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The Daily Utah Chronicle

The University of Utah's Independent Student Voice

The Daily Utah Chronicle

The University of Utah's Independent Student Voice

The Daily Utah Chronicle

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The skin you’re in

By Lauren Mangelson

Love your body no matter what your size-this is the message being touted at this year’s annual Love Your Body Week.

The four days of festivities, which begin on Monday, coincide with National Eating Disorders Awareness Week and will include various panels and speakers covering topics from eating disorders to treadmill abuse.

Love Your Body Week is being sponsored by various groups, including the Women’s Resource Center and Students Preventing Eating Disorder Awareness and Knowledge, who have worked in conjunction with Salt Lake Community and Westminster Colleges to bring in Debbie Rosas as a keynote speaker to address this year’s theme of “Move Your Way to Health.”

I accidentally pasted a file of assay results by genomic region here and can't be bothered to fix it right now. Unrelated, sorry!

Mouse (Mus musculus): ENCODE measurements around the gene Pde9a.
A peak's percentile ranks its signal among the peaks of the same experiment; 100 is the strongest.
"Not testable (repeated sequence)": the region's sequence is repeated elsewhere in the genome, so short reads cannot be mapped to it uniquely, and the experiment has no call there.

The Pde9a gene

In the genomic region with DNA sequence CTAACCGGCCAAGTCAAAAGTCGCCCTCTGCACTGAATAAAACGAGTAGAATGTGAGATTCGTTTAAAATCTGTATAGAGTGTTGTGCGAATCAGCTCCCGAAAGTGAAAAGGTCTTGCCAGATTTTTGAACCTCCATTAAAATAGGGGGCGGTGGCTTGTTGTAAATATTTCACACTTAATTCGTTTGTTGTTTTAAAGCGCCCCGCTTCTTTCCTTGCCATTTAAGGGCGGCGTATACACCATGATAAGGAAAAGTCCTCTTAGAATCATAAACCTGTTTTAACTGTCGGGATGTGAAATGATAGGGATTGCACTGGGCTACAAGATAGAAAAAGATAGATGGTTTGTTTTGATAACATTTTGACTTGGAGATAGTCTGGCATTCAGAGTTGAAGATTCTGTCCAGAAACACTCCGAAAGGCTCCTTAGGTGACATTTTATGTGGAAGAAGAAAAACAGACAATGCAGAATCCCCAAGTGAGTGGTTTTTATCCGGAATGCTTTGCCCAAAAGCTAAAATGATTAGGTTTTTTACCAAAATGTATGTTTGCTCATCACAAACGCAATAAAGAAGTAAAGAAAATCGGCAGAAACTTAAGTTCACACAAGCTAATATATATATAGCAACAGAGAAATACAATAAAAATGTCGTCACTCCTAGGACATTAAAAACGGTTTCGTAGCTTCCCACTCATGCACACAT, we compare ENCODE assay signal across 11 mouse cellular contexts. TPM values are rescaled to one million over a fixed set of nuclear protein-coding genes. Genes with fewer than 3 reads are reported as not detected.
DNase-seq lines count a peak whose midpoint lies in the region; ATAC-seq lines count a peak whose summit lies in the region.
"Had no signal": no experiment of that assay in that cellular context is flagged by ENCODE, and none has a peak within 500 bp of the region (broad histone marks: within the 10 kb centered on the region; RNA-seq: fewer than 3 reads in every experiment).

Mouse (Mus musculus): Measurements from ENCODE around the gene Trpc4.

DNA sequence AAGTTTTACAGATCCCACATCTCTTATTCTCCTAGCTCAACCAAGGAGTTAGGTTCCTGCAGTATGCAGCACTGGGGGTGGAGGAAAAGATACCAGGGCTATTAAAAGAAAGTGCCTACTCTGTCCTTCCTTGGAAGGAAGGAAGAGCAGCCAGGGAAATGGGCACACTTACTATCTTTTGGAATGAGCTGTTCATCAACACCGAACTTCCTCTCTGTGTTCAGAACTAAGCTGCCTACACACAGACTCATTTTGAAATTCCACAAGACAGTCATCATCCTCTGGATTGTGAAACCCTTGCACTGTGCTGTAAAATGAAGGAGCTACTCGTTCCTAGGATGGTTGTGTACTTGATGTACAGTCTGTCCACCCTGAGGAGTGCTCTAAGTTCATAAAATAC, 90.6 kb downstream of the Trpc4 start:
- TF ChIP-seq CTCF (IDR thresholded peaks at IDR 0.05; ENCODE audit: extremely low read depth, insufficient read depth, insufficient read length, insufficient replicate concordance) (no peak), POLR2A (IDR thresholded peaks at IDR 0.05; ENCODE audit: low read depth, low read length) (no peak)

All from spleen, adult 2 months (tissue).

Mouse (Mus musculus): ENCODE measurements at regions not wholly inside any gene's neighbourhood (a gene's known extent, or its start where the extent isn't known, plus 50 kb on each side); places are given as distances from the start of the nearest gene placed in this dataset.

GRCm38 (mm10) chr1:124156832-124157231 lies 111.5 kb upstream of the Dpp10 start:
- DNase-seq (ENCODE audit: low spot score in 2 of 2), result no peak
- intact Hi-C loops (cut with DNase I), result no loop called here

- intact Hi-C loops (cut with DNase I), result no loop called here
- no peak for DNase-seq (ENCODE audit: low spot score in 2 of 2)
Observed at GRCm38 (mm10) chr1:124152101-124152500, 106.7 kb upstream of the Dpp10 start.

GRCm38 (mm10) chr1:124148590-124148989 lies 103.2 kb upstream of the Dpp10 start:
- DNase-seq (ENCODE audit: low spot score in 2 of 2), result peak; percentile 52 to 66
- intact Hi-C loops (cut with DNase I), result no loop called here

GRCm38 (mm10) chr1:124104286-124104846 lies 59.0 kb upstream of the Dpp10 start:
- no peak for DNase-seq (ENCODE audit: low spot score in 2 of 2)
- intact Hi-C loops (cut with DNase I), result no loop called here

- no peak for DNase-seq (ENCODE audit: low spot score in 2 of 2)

Rosas, cofounder of the NIA exercise technique, claims to find health through movement as a holistic alternative to traditional exercise.

Rosas’ NIA technique, as stated on her Web site, revolves around the mantra that “getting fit and healthy through pleasure is the way to heal, and is the key to health.”

“We are using movement and activity to promote self-acceptance,” said Kary Bredenberg, a graduate student and volunteer for Love Your Body Week. “It’s easy to be negative about our bodies, and this will help to create higher self esteem.”

Despite the common association of eating disorders with young women, Cindy Harling, spokesperson for the Women’s Resource Center, said the week’s events are aimed at both men and women.

Sending a message that all bodies-regardless of shape, size or ability-are important is the overriding message of Love Your Body Week.

“We are inundated on a day-to-day basis with ads that essentially tell us that our body is not OK and that in order to get a better body we either need to purchase this supplement or buy this piece of exercise equipment or go on this diet,” said Nick Galli, a grad student in exercise and sports science and member of SPEAK.

“Keeping your body at a healthy weight is important, but being OK with the body that you have is equally important.”

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